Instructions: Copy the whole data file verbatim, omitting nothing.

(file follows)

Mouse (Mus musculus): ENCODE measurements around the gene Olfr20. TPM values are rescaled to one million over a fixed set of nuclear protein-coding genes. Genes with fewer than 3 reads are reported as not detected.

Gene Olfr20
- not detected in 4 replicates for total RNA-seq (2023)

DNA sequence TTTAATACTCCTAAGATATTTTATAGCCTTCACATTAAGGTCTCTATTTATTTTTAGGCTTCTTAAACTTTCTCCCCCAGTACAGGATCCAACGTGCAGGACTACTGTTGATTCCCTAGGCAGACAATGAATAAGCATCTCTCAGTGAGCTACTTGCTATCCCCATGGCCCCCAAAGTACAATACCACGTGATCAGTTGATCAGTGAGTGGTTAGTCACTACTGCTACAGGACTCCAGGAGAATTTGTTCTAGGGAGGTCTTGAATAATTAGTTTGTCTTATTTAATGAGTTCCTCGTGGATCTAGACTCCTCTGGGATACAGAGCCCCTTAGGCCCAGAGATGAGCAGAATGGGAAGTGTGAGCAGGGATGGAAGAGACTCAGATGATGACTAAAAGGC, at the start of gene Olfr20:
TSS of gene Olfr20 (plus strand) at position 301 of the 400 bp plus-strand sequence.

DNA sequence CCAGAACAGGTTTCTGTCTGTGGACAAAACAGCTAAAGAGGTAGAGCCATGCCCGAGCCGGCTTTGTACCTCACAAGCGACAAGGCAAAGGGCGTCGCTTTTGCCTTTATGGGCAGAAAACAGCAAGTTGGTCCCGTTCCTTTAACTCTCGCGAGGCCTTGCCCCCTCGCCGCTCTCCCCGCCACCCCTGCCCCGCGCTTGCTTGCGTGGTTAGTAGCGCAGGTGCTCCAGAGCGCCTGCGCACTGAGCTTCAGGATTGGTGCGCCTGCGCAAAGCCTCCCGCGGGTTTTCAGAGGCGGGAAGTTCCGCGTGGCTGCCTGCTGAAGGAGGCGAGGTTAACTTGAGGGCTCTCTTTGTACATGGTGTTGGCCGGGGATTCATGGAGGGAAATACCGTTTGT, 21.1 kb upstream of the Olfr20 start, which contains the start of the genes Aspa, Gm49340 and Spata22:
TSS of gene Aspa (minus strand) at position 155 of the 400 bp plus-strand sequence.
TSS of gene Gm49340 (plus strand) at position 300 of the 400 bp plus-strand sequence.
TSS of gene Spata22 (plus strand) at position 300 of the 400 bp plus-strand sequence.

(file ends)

Mouse (Mus musculus): ENCODE measurements around the gene Olfr20. TPM values are rescaled to one million over a fixed set of nuclear protein-coding genes. Genes with fewer than 3 reads are reported as not detected.

Gene Olfr20
- not detected in 4 replicates for total RNA-seq (2023)

DNA sequence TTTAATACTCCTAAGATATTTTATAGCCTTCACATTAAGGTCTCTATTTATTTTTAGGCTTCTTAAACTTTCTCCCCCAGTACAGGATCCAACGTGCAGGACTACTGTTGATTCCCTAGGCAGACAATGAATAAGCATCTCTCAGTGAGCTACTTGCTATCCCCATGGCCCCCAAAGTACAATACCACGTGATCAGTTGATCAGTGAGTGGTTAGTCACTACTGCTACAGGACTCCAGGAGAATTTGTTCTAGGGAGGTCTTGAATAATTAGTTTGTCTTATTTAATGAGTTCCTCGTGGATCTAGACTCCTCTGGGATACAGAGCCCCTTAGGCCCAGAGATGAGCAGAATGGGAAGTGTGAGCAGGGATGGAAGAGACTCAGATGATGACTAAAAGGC, at the start of gene Olfr20:
TSS of gene Olfr20 (plus strand) at position 301 of the 400 bp plus-strand sequence.

DNA sequence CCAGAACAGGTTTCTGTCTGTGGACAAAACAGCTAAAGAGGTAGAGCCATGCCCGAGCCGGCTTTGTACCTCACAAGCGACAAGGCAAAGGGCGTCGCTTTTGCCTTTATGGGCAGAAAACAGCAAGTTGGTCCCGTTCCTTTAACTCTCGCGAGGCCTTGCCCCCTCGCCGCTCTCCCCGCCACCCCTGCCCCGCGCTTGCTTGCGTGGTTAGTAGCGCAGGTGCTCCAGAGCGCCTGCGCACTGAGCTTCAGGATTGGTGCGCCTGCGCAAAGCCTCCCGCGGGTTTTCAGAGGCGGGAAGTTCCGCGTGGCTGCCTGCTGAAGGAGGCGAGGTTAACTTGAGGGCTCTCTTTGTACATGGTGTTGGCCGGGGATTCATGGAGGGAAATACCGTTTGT, 21.1 kb upstream of the Olfr20 start, which contains the start of the genes Aspa, Gm49340 and Spata22:
TSS of gene Aspa (minus strand) at position 155 of the 400 bp plus-strand sequence.
TSS of gene Gm49340 (plus strand) at position 300 of the 400 bp plus-strand sequence.
TSS of gene Spata22 (plus strand) at position 300 of the 400 bp plus-strand sequence.